The end of the United Nations' monitoring mission in the breakaway region of Abkhazia will further restrict the ability of both Georgia and Abkhazia to maneuver against Moscow, Georgian analysts believe. A Russian veto in the UN Security Council blocked the extension of the mission's mandate after nearly 16 years in Abkhazia.
The mission becomes the second international peacekeeping and security monitoring body after the Organization for Security and Cooperation in Europe (OSCE) to exit Georgia. Moscow insisted that the OSCE recognize the independence of Abkhazia and fellow breakaway region South Ossetia in exchange for extending its Georgian mission's mandate, which also expires this month.
The squabble over the UN mission to Abkhazia essentially came down to a dispute over how to identify the relationship between Abkhazia, whose independence Russia recognized in 2008, and Georgia, which, under international law, still holds claim to Abkhaz territory. [For background see the Eurasia Insight archive].
The UN resolution, defeated in a 10-1 vote on June 15, refers to a 2008 resolution that mentions Georgia's territorial integrity.
While Western diplomats took turns expressing their disappointment with the Kremlin, Russia's UN Ambassador Vitaly Churkin asserted that if the international community does not accept changes on the world map "perhaps it makes more sense to consign the [UN's Abkhazia] mission to oblivion," the ITAR-TASS news agency reported.
The Kremlin offered an alternative scheme that could have led to a short-term extension of the UN mission, but the Security Council did not consider it. The Russian version made no mention of Georgia's territorial integrity and was fiercely opposed by Tbilisi.
In a June 16 statement, the Russian Ministry of Foreign Affairs posited that opposition to its proposal suggested that Georgia has merely a superficial interest in Abkhazia's stability. Tbilisi is attempting to divert "public attention from the 'internal enemy'" -- what it termed Georgia's "pressing socio-economic problems" -- "to the problem of territorial integrity."
Georgian officials today tried to look on the bright side. Georgian President Mikheil Saakashvili termed the failure of Russia's proposal "our diplomatic victory" since it allegedly underlined international support for Georgia's territorial integrity.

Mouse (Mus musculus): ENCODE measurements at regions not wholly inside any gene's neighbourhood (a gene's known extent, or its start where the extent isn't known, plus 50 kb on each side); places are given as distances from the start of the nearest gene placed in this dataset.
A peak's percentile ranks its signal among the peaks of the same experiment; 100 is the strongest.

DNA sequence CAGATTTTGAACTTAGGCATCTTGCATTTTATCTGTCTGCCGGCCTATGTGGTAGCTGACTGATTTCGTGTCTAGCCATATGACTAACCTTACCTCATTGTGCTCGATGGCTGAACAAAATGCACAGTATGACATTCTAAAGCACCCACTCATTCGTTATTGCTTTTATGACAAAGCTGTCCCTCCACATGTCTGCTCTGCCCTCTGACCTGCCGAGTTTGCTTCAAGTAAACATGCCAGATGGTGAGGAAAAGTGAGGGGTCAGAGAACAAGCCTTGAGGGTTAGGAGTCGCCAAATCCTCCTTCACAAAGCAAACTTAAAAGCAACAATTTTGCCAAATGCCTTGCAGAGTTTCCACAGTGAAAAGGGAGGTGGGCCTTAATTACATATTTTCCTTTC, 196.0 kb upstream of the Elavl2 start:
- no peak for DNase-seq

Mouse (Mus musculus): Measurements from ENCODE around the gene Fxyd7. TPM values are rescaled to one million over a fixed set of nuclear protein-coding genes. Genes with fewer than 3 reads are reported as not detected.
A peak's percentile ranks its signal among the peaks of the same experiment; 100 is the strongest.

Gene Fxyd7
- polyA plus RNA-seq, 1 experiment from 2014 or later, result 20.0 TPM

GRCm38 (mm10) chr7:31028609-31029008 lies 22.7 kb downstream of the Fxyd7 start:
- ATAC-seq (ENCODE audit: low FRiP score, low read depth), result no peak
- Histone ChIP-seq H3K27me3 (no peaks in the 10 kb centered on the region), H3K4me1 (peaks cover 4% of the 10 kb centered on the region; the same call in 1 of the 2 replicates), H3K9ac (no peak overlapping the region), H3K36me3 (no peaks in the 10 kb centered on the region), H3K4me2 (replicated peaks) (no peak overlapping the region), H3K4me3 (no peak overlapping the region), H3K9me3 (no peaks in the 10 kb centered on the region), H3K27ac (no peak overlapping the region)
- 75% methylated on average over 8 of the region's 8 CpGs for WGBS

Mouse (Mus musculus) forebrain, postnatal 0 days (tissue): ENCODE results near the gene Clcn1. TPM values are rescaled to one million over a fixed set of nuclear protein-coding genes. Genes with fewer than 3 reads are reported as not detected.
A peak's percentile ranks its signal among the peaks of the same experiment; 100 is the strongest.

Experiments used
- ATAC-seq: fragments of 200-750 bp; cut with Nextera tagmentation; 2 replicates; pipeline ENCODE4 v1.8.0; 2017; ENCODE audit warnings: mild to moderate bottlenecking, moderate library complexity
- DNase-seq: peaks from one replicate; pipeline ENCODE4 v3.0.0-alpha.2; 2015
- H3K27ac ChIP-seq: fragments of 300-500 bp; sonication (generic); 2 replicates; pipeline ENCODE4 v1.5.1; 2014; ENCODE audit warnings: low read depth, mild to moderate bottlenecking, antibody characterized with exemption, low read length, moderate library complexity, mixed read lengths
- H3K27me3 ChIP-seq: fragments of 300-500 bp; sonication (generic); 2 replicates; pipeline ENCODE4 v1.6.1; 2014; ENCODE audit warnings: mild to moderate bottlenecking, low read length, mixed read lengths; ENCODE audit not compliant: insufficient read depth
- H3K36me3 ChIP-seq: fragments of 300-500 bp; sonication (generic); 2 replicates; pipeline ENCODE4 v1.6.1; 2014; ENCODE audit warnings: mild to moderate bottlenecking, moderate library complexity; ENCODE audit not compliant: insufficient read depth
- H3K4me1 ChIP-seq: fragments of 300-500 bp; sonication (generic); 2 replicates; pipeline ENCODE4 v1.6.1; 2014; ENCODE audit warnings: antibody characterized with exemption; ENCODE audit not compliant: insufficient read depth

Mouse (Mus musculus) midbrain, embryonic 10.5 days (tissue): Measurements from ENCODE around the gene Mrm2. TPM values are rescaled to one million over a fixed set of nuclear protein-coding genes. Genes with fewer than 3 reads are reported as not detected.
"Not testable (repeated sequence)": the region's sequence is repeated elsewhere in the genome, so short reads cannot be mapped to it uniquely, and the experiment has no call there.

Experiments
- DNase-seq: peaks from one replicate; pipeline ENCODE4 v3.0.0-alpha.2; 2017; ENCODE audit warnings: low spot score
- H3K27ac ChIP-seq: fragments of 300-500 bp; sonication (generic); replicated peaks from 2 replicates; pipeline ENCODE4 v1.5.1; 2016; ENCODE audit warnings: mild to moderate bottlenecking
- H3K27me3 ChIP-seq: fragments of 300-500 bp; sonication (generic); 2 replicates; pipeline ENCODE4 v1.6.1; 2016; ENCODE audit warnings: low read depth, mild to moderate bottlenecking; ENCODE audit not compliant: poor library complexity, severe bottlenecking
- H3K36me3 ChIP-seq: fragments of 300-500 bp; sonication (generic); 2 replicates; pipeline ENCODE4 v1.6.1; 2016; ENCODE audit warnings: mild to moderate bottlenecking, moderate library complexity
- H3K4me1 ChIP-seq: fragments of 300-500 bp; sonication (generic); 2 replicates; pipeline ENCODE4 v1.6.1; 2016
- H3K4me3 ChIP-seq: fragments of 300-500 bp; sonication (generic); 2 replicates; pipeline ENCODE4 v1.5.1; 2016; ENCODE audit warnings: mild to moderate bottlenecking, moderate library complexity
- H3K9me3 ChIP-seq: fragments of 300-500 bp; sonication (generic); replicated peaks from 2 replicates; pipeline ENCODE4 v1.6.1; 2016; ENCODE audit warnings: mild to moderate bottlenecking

Georgia's UN Ambassador Kakha Lomaia told Rustavi-2 television news that Russia had been left "isolated on this fundamental issue" [Editor's Note: Kakha Lomaia formerly worked as head of the Open Society Georgia Foundation, which is funded by the Open Society Institute. EurasiaNet operates as part of the Open Society Institute's Central Eurasia Project].
Tbilisi hopes that the European Union Monitoring Mission could pick up where the UN and OSCE left off. Foreign Minister Grigol Vashadze said on June 16 that Georgia and its Western partners will come up with an alternative international monitoring mechanism. European Union observers, however, are currently barred from entering Abkhazia or South Ossetia.
Local doubts run strong, however, about whether the EUMM novices could command Moscow's respect.
Independent Georgian analyst Paata Zakareishvili, who specializes in Abkhazia and South Ossetia, says that with the UN's exodus from Abkhazia, Tbilisi, as well as the Abkhaz and South Ossetians, will be left one-on-one with an increasingly assertive Kremlin.
"Russia has, step by step, nudged international institutions such as the OSCE and the UN out from Georgia and cemented its hold on the region," Zakareishvili told EurasiaNet.
"If one day Tbilisi and Sukhumi decide to start talking to one another on whatever issue, both sides will have to ask for Russian consent, and Russia becomes the sole powerbroker in the region," he continued.
Conflict zone specialist Mamuka Areshidze agrees. Given its own security concerns, Tbilisi should have been ready to keep the UN mission in Abkhazia at whatever cost -- even for concessions to Moscow, he argued. Similarly, the Abkhaz should understand that the UN's presence gives them a hedge against Russia, Areshidze said.
"If one day Abkhazian society wakes up and decides to shrug off Russian hegemony, they will have no one to help or mitigate the situation," Areshidze said. "As far as Tbilisi is concerned, Russia will have a freer hand to do whatever it wants in Georgia, and there will be little room for the international community to weigh in."
For now, however, officials in Sukhumi are content. "We see our [security] guarantees in the alliance with Russia and in the military presence of Russia," commented de facto Abkhaz Foreign Minister Sergei Shamba, the Apsnypress news agency reported.
For the Abkhaz, the UN's references to earlier mission agreements that "speak about Abkhazia as part of Georgia" do not "correspond to the current realities," he added.
Zakareishvili, however, believes that Abkhazia's security situation is likely to deteriorate, particularly in the predominantly ethnic Georgian Gali district, where the UN mission was a critical source of employment. "Explosions, kidnappings and killings are rampant in Gali and the UN observation mission was the only source of accurate and objective information about what was going on, and who was at fault on either side," he said.
Meanwhile, a series of mysterious blasts in areas bordering on Abkhazia and South Ossetia have heightened concerns within Georgia.
On June 11, explosions ripped through the railway station in Zugdidi, a western Georgian city close to Gali. Both Abkhazia and Tbilisi have blamed each other for the blasts, which left one railway worker injured. On June 10, an explosive reportedly destroyed a bridge that connects South Ossetia to Georgia's southwestern region of Racha. Local media and government accounts about what happened are conflicting and poorly grounded.
Giorgi Lomsadze is a freelance reporter based in Tbilisi.